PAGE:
Churchill, Manitoba, a sparsely populated town at the mercy of the Northern winds off Canada's Hudson Bay, might be just another dot on the map if not for its seasonal inhabitants of the four-legged variety.
But like clockwork every fall, hundreds of polar bears trundle through town on their way to the freezing bay, where they will hunt for seals after the ice packs enough to support their weight. The animals have been associated with Churchill since at least 1619, when Norwegian explorer Jens Munk and his crew recorded making a meal of one while they wintered in the area. ("It was of good taste and did not disagree with us," Munk wrote in his journal, as Adam Roy notes in Outside.)
Over the years, the animals’ presence has earned the town the distinction of “Polar Bear Capital of the World.” In Smithsonian Channel’s new series, “Polar Bear Town,” independent bear guides Dennis Compayre and Kelsey Eliasson take viewers on an intimate journey to meet the marine mammals that call the area home.
Compayre, a native of Churchill, has been taking photographers and filmmakers to see his bears for more than three decades now. Though he’s become known as “the bear man,” his relationship with the animals wasn’t always so close. In fact, as a boy, polar bears absolutely terrified him. “We all have our bogeymen, and, of course, ours were polar bears,” Compayre tells Smithsonian.com. “There was always a polar bear in the back of your mind somewhere. We played ball, we did everything else that other kids did, but there was always the specter of the polar bear around the next corner, around the next house.”
Today, Churchill’s bear population exceeds its human population—which is just 813. When Compayre was growing up, though, the town was 7,000-people strong, and most of its residents were associated in one way or another with the joint Canada-United States military fort that was located five miles east of the town, eventually closing in 1980. Back then, there was no such thing as an organized tour group to see the bears. “The only tourists we got came up in the summertime, these weird guys with hats, bird watchers, and then we had the people come up to see the whales and the historic sites—but the bear tours, there was never a bear tour to speak of before Len,” says Compayre.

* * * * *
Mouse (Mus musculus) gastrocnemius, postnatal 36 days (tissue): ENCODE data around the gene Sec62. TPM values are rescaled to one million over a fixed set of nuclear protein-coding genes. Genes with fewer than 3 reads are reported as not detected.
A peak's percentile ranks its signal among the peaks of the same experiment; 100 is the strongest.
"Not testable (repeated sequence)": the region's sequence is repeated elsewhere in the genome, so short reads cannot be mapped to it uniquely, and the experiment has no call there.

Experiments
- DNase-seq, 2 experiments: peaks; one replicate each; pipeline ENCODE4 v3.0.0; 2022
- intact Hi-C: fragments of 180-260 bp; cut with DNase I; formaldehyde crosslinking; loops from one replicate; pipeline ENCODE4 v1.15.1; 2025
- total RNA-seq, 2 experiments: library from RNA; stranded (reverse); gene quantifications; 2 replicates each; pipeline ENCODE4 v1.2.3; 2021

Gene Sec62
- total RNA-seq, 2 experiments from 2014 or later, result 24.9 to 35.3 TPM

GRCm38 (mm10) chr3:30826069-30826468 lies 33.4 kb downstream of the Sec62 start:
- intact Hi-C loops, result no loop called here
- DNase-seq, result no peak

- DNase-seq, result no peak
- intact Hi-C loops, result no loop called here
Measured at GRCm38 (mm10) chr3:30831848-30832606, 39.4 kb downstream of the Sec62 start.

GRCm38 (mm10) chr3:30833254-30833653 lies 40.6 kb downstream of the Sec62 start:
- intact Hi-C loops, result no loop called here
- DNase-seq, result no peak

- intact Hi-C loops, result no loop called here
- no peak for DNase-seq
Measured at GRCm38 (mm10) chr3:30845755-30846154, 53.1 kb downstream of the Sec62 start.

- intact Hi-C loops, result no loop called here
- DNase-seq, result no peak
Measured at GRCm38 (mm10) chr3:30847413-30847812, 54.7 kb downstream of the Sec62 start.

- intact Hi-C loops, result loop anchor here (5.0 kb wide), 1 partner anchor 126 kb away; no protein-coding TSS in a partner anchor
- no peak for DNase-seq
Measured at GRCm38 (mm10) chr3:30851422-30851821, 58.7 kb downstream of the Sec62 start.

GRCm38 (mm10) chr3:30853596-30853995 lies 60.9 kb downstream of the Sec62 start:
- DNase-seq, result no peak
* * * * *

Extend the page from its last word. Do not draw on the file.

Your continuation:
Len is Len Smith, a local mechanic, and a friend of Compayre, who built the first buggy to see the bears in 1979 at the request of Dan Gervitz—a man who had approached Smith to devise a form of transportation that would allow him to take groups safely out to Cape Churchill to see the bears. Smith’s solution was “Buggy I,” and when he finished it, he asked Compayre to drive it. At the time, Compayre was still terrified of bears; nevertheless, he agreed to serve as both driver and guide.
Those first buggies weren’t perfect by any means. As Compayre puts it: “They're just cold, cranky, miserable pieces of machinery that broke down more often than not.” When the business first started, visitors on the tour would be lucky if they saw 10 bears, at the most. “The bears were a bit nervous about us; they'd never seen us before. It was new ground for both of us, but it evolved after that,” he says. Now on his tour, people can expect to see 20 or even 30 polar bears. But things were a bit more touch-and-go in the early days.